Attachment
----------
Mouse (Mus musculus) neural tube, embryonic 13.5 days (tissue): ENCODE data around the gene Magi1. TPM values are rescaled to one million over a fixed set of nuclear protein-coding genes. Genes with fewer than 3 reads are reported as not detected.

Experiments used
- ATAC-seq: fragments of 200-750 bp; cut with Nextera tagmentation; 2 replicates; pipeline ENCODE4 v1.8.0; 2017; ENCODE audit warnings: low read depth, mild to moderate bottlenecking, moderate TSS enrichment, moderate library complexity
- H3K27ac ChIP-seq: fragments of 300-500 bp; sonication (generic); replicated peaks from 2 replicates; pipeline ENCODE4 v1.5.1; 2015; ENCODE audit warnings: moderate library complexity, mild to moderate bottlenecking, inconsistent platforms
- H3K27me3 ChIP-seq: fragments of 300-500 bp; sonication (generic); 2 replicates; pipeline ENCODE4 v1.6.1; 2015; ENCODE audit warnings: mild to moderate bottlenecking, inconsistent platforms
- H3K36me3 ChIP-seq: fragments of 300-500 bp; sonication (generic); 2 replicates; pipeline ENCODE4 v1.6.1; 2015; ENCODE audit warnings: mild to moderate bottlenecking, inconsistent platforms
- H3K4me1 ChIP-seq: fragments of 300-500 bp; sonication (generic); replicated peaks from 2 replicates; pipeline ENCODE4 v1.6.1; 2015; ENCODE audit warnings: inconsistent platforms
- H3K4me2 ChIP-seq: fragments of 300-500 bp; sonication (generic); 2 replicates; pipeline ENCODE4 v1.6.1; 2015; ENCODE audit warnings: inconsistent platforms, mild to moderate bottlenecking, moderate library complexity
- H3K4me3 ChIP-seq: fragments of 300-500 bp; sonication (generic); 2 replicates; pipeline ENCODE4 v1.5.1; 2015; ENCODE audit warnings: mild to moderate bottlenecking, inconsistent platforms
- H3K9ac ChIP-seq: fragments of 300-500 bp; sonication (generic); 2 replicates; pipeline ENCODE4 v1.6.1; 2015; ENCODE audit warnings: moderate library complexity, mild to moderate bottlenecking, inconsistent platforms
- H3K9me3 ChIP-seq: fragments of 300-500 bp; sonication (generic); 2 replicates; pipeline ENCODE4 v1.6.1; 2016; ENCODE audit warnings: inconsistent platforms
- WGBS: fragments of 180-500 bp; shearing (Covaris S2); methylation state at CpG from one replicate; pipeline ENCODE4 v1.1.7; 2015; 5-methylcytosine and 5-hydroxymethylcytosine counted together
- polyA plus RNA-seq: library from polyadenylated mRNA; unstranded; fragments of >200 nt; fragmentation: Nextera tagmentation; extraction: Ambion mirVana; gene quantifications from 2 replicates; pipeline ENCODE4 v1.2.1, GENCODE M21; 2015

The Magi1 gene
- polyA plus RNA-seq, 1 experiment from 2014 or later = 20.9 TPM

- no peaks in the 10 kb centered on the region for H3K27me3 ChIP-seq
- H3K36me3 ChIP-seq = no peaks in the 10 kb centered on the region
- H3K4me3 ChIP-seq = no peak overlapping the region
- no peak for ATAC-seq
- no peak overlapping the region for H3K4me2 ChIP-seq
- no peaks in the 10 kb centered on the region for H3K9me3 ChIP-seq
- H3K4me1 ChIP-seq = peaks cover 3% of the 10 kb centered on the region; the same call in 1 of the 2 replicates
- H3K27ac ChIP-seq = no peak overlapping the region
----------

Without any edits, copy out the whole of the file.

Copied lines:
Mouse (Mus musculus) neural tube, embryonic 13.5 days (tissue): ENCODE data around the gene Magi1. TPM values are rescaled to one million over a fixed set of nuclear protein-coding genes. Genes with fewer than 3 reads are reported as not detected.

Experiments used
- ATAC-seq: fragments of 200-750 bp; cut with Nextera tagmentation; 2 replicates; pipeline ENCODE4 v1.8.0; 2017; ENCODE audit warnings: low read depth, mild to moderate bottlenecking, moderate TSS enrichment, moderate library complexity
- H3K27ac ChIP-seq: fragments of 300-500 bp; sonication (generic); replicated peaks from 2 replicates; pipeline ENCODE4 v1.5.1; 2015; ENCODE audit warnings: moderate library complexity, mild to moderate bottlenecking, inconsistent platforms
- H3K27me3 ChIP-seq: fragments of 300-500 bp; sonication (generic); 2 replicates; pipeline ENCODE4 v1.6.1; 2015; ENCODE audit warnings: mild to moderate bottlenecking, inconsistent platforms
- H3K36me3 ChIP-seq: fragments of 300-500 bp; sonication (generic); 2 replicates; pipeline ENCODE4 v1.6.1; 2015; ENCODE audit warnings: mild to moderate bottlenecking, inconsistent platforms
- H3K4me1 ChIP-seq: fragments of 300-500 bp; sonication (generic); replicated peaks from 2 replicates; pipeline ENCODE4 v1.6.1; 2015; ENCODE audit warnings: inconsistent platforms
- H3K4me2 ChIP-seq: fragments of 300-500 bp; sonication (generic); 2 replicates; pipeline ENCODE4 v1.6.1; 2015; ENCODE audit warnings: inconsistent platforms, mild to moderate bottlenecking, moderate library complexity
- H3K4me3 ChIP-seq: fragments of 300-500 bp; sonication (generic); 2 replicates; pipeline ENCODE4 v1.5.1; 2015; ENCODE audit warnings: mild to moderate bottlenecking, inconsistent platforms
- H3K9ac ChIP-seq: fragments of 300-500 bp; sonication (generic); 2 replicates; pipeline ENCODE4 v1.6.1; 2015; ENCODE audit warnings: moderate library complexity, mild to moderate bottlenecking, inconsistent platforms
- H3K9me3 ChIP-seq: fragments of 300-500 bp; sonication (generic); 2 replicates; pipeline ENCODE4 v1.6.1; 2016; ENCODE audit warnings: inconsistent platforms
- WGBS: fragments of 180-500 bp; shearing (Covaris S2); methylation state at CpG from one replicate; pipeline ENCODE4 v1.1.7; 2015; 5-methylcytosine and 5-hydroxymethylcytosine counted together
- polyA plus RNA-seq: library from polyadenylated mRNA; unstranded; fragments of >200 nt; fragmentation: Nextera tagmentation; extraction: Ambion mirVana; gene quantifications from 2 replicates; pipeline ENCODE4 v1.2.1, GENCODE M21; 2015

The Magi1 gene
- polyA plus RNA-seq, 1 experiment from 2014 or later = 20.9 TPM

- no peaks in the 10 kb centered on the region for H3K27me3 ChIP-seq
- H3K36me3 ChIP-seq = no peaks in the 10 kb centered on the region
- H3K4me3 ChIP-seq = no peak overlapping the region
- no peak for ATAC-seq
- no peak overlapping the region for H3K4me2 ChIP-seq
- no peaks in the 10 kb centered on the region for H3K9me3 ChIP-seq
- H3K4me1 ChIP-seq = peaks cover 3% of the 10 kb centered on the region; the same call in 1 of the 2 replicates
- H3K27ac ChIP-seq = no peak overlapping the region